Sunday, May 10, 2009

Please Pass The Mooshine!

Deerfield Farm, Durham, CT

By Marjorie Tietjen

Throughout history people around the world have consumed unpasteurized and unhomogenized milk products, along with other unprocessed foods, with resulting vitality and strong constitutions. It is only in recent times that this nourishing food has been subjected to high heat and other unnatural processes.

In the book "Enzyme Nutrition", the author Edward Howell, expresses his concerns. "Medical enthusiasm for milk as a therapeutic agent suffered an abrupt ending with the advent of pasteurization and it's killing of milk enzymes. An important conclusions emerges from studying the long history of milk as food and medicine: When one takes enzymes away from milk, it loses some of it's health value and most of it's curative properties. The virtue of effective foods resides in their possession of all the nutritional factors nature gave them. The status raw milk gained as a remedy for chronic diseases, throughout hundreds of years, vanished with the coming of pasteurized milk."

If fresh unprocessed milk, from grass fed cattle, is so beneficial for humans, where did the pasteurization process originate and why?


In the 1800's many distilleries began to appear in American cities and as the cities grew, pasture lands began to disappear. A cheap source of food for the cows housed in the emerging factory farms, was the swill or refuse from the nearby distilleries. Even though this waste product lacked the nourishment of the cattle's natural diet (fresh grass), it did cause the cows to produce more milk at less cost. Despite the increased profits and the increased production of milk, the overall health of the cattle suffered greatly. Because the distillery slop was not the natural diet of these animals, they became emaciated and sickly. There were other factors which also contributed to the unhealthy state of the cattle and the milk. These animals were packed into extremely crowded areas where they stood in their own excrement and were not allowed to move for up to 18 months....if they lived that long.The mortality rate in these dairies was extremely high.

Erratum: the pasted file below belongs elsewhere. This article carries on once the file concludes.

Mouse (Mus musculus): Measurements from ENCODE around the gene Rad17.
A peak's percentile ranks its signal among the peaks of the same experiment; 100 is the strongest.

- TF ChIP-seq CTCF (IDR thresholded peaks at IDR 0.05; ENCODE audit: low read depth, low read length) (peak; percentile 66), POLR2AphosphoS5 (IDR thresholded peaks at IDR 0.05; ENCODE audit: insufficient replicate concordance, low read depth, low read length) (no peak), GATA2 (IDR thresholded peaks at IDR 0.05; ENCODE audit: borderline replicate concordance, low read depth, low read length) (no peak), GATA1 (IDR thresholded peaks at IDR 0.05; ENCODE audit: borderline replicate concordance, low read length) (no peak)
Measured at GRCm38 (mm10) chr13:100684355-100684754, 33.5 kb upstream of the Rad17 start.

People began acquiring illnesses such as diphtheria, tuberculosis and scarlet fever. Often these illnesses were traced back to the milk produced in the distillery factory farms. When animals are raised under unhealthy conditions and as a consequence lose their immunity and vitality, we can logically predict what will happen to the next consumer who is higher up on the food chain. "We are what we eat" is not just a flippant unscientific wives tale. This statement can be proven if we will only take the time to observe this obvious example of cause and effect.

Similar conditions exist today in the modern factory farms. The animals live in very close quarters, receive no exercise and are fed mostly grain, instead of their natural diet of fresh grass. They are given hormones to force them to produce more milk than they would under natural conditions. When the focus is on quantity, the quality of the milk decreases. Antibiotics are also used extensively and traces wind up in the milk. All of this will consequently affect the health of the milk consumer.

Concerns over high yields and profits are the driving motives behind the continued adulteration of one of our most valuable health resources.......unprocessed, full fat, pasture fed milk. Due to this economic pressure, it is illegal in most states to sell unpasteurized milk. Consequently, those who have realized the many benefits of unprocessed milk will go to great lengths to obtain their "Mooshine". Some people travel long distances across state lines. Others have developed cow share programs in order to circumvent this unwanted and unneeded law. When one buys shares of a particular cow, then legally this means the shareholder owns part of the cow and is therefore allowed by law to drink the unprocessed milk of this cow. You can find out more information concerning obtaining raw milk in your area by visiting

I am grateful to live in Connecticut where it is legal for small farmers to sell unpasteurized certified milk to stores or directly ....on the farm to the consumer. To be certified to sell unprocessed milk, the farm must comply with strict health regulations and the milk is periodically tested for unwanted bacteria. For those of you who have never tasted grass-fed, full fat, unprocessed milk, I want to express how vast the difference is between the untreated farm fresh milk and the processed factory farm milk. Fresh unheated wholesome milk from a certified farm is so delicious that once most people have tasted this natural healing elixir, they will never go back to the processed milk.


Cows who are allowed to graze on uncontaminated pastureland and who are fed a minimum of grain, produce milk which has built in protective factors. Raw unheated milk is designed for mammals whose immune systems are immature. Unpasteurized milk contains inhibins. These are elements which hinder the growth of bacteria. Heating milk inactivates many of these protective factors and in so doing it encourages the growth of harmful bacteria.